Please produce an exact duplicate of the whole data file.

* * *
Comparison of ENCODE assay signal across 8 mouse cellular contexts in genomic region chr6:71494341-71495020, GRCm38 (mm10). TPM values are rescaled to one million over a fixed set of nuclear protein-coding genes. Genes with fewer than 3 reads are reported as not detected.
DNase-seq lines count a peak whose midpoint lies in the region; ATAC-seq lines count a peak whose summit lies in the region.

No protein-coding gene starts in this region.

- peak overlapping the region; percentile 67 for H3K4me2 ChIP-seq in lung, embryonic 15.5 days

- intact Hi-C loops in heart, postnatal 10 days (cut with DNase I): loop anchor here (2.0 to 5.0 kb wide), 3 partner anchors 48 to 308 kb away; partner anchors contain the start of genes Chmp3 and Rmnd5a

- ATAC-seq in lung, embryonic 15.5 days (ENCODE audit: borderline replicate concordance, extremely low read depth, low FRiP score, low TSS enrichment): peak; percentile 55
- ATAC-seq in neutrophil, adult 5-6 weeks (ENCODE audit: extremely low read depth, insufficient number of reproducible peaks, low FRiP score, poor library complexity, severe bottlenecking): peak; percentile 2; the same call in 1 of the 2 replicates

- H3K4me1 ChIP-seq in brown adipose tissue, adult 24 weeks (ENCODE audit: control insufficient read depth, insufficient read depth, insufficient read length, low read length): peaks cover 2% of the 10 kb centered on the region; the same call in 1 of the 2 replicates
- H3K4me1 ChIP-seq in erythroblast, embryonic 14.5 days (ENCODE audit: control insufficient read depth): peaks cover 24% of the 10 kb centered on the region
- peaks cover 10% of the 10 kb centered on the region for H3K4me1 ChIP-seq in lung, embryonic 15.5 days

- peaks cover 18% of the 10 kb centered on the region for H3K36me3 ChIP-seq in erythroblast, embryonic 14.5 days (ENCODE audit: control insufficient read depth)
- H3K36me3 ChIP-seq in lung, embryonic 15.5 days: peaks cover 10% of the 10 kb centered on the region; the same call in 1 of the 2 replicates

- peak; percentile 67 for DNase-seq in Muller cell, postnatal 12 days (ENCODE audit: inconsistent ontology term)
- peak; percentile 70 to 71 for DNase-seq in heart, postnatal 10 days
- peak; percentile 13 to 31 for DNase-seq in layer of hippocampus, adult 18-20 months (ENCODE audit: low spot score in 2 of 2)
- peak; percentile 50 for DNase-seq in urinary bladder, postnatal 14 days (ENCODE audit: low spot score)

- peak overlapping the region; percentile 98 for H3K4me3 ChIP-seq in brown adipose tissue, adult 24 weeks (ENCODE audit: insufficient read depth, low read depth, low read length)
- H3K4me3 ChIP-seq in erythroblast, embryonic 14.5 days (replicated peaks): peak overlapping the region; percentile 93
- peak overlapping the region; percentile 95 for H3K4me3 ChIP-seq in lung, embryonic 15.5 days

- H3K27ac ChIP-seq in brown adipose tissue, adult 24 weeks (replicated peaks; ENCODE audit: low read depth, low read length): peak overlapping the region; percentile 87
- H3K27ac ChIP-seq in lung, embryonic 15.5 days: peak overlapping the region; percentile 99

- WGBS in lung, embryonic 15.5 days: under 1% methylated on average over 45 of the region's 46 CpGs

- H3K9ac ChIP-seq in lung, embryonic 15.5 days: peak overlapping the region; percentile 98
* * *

Comparison of ENCODE assay signal across 8 mouse cellular contexts in genomic region chr6:71494341-71495020, GRCm38 (mm10). TPM values are rescaled to one million over a fixed set of nuclear protein-coding genes. Genes with fewer than 3 reads are reported as not detected.
DNase-seq lines count a peak whose midpoint lies in the region; ATAC-seq lines count a peak whose summit lies in the region.

No protein-coding gene starts in this region.

- peak overlapping the region; percentile 67 for H3K4me2 ChIP-seq in lung, embryonic 15.5 days

- intact Hi-C loops in heart, postnatal 10 days (cut with DNase I): loop anchor here (2.0 to 5.0 kb wide), 3 partner anchors 48 to 308 kb away; partner anchors contain the start of genes Chmp3 and Rmnd5a

- ATAC-seq in lung, embryonic 15.5 days (ENCODE audit: borderline replicate concordance, extremely low read depth, low FRiP score, low TSS enrichment): peak; percentile 55
- ATAC-seq in neutrophil, adult 5-6 weeks (ENCODE audit: extremely low read depth, insufficient number of reproducible peaks, low FRiP score, poor library complexity, severe bottlenecking): peak; percentile 2; the same call in 1 of the 2 replicates

- H3K4me1 ChIP-seq in brown adipose tissue, adult 24 weeks (ENCODE audit: control insufficient read depth, insufficient read depth, insufficient read length, low read length): peaks cover 2% of the 10 kb centered on the region; the same call in 1 of the 2 replicates
- H3K4me1 ChIP-seq in erythroblast, embryonic 14.5 days (ENCODE audit: control insufficient read depth): peaks cover 24% of the 10 kb centered on the region
- peaks cover 10% of the 10 kb centered on the region for H3K4me1 ChIP-seq in lung, embryonic 15.5 days

- peaks cover 18% of the 10 kb centered on the region for H3K36me3 ChIP-seq in erythroblast, embryonic 14.5 days (ENCODE audit: control insufficient read depth)
- H3K36me3 ChIP-seq in lung, embryonic 15.5 days: peaks cover 10% of the 10 kb centered on the region; the same call in 1 of the 2 replicates

- peak; percentile 67 for DNase-seq in Muller cell, postnatal 12 days (ENCODE audit: inconsistent ontology term)
- peak; percentile 70 to 71 for DNase-seq in heart, postnatal 10 days
- peak; percentile 13 to 31 for DNase-seq in layer of hippocampus, adult 18-20 months (ENCODE audit: low spot score in 2 of 2)
- peak; percentile 50 for DNase-seq in urinary bladder, postnatal 14 days (ENCODE audit: low spot score)

- peak overlapping the region; percentile 98 for H3K4me3 ChIP-seq in brown adipose tissue, adult 24 weeks (ENCODE audit: insufficient read depth, low read depth, low read length)
- H3K4me3 ChIP-seq in erythroblast, embryonic 14.5 days (replicated peaks): peak overlapping the region; percentile 93
- peak overlapping the region; percentile 95 for H3K4me3 ChIP-seq in lung, embryonic 15.5 days

- H3K27ac ChIP-seq in brown adipose tissue, adult 24 weeks (replicated peaks; ENCODE audit: low read depth, low read length): peak overlapping the region; percentile 87
- H3K27ac ChIP-seq in lung, embryonic 15.5 days: peak overlapping the region; percentile 99

- WGBS in lung, embryonic 15.5 days: under 1% methylated on average over 45 of the region's 46 CpGs

- H3K9ac ChIP-seq in lung, embryonic 15.5 days: peak overlapping the region; percentile 98